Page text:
Soil releases CO2 faster at deeper depths as climate warms
We already know that CO2 stored in soil is a major contributor to carbon release into the atmosphere. In fact, the soil contains more than three times the amount of carbon than what’s found in the atmosphere at any one time.
What researchers conducting soil warming experiments for the U.S. Department of Energy’s National Laboratory found was that microbes break down the soil at a faster rate when warmed and that the added heat most affects deeper soil. What this could say about the future is that, as climate change continues to intensity, it might lead to a faster rate of CO2 release from soil and act as a sort of feedback loop to further intensify the effects of climate change.
Soil warming experiments have been conducted before, but this was the first that tested warming conditions on much lower soil depths. The researchers surrounded soil plots with heating cables buried more than two meters below the surface of the plots. Half the plots were heated 4 degrees C – replicating the predicted level of temperature increase by the year 2100 – for two years while the other half were left unheated.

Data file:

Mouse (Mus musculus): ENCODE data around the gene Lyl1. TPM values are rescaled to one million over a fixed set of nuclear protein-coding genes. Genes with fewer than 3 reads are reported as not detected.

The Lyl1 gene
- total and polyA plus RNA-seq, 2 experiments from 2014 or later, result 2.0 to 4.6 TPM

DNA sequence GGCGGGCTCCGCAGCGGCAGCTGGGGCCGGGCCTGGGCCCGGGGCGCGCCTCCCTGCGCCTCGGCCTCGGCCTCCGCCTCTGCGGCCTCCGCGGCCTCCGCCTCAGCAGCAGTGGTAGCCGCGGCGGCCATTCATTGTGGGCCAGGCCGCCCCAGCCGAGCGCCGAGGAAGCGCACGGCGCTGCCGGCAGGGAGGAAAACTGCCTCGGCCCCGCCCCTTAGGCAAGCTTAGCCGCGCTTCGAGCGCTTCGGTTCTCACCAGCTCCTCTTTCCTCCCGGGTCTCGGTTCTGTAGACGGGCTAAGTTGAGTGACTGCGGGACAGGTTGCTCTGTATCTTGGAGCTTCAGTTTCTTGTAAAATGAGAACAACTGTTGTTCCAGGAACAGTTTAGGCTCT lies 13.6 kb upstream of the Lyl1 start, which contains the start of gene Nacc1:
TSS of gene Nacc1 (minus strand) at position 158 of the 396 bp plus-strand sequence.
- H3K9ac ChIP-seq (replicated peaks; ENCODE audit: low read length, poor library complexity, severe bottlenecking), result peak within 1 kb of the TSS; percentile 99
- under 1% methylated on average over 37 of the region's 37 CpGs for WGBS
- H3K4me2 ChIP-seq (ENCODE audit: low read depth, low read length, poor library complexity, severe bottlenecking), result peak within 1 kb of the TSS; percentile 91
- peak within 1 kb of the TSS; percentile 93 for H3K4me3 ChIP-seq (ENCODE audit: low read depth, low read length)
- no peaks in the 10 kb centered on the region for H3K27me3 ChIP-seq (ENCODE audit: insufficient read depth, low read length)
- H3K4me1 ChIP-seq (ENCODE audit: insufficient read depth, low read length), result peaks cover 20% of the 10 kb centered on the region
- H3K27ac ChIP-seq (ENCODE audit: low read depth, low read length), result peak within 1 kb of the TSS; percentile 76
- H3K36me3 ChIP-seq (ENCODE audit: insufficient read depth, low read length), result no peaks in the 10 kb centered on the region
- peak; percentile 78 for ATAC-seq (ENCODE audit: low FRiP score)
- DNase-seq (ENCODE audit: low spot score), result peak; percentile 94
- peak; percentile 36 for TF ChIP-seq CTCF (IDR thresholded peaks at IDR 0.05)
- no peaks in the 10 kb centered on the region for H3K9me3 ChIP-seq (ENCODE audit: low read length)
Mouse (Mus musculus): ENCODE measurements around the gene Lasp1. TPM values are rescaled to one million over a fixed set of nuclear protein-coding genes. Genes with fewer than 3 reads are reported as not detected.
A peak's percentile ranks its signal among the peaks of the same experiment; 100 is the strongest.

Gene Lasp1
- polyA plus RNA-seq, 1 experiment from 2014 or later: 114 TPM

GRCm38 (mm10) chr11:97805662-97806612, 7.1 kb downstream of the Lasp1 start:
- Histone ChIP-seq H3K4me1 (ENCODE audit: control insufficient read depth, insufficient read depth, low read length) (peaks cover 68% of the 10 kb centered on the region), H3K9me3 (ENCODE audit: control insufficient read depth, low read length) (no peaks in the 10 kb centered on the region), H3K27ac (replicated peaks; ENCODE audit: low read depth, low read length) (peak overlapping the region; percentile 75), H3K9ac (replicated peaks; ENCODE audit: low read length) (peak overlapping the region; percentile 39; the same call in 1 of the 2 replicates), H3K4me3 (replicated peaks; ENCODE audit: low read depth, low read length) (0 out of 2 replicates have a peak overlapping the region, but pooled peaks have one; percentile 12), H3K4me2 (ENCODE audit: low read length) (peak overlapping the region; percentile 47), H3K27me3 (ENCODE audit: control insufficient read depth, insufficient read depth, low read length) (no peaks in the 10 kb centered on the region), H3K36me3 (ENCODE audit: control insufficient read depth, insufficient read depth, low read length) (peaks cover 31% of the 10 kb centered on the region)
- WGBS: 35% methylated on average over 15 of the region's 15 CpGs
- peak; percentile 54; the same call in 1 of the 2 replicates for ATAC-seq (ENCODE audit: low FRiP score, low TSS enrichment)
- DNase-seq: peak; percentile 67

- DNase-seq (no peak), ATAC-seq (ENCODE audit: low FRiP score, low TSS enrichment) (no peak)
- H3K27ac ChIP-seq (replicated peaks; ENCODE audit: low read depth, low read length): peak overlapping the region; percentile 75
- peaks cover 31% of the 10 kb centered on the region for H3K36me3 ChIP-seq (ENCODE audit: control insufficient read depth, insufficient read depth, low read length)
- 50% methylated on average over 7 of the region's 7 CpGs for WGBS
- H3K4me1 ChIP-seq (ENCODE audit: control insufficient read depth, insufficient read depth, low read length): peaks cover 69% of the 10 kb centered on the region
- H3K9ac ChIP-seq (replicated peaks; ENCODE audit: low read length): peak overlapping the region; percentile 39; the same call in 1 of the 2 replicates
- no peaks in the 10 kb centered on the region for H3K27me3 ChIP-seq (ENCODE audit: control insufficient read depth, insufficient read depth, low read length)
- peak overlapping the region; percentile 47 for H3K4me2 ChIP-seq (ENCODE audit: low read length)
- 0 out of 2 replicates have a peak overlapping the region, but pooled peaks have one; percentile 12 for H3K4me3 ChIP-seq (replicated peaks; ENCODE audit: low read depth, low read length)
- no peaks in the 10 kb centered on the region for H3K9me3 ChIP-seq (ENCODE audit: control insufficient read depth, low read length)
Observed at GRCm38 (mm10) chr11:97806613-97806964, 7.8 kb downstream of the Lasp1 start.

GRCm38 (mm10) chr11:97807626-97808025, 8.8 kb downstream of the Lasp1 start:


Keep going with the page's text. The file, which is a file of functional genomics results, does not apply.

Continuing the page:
What they found was that the heated plots resulted in between 34 and 37 percent more carbon release than the unheated plots. Furthermore, 40 percent of the increase came from soil more than 15 centimeters down. And it’s estimated that soil below 20 centimeters down contribute more than half of the planet’s soil organic carbon.
“There’s an assumption that carbon in the subsoil is more stable and not as responsive to warming as in the topsoil, but we’ve learned that’s not the case,” said study co-author Margaret Torn. “Deeper soil layers contain a lot of carbon, and our work indicates it’s a key missing component in our understanding of the potential feedback of soils to the planet’s climate.”
The research was reported in the March issue of the journal Science.
By David Searls, Earth.com Staff Writer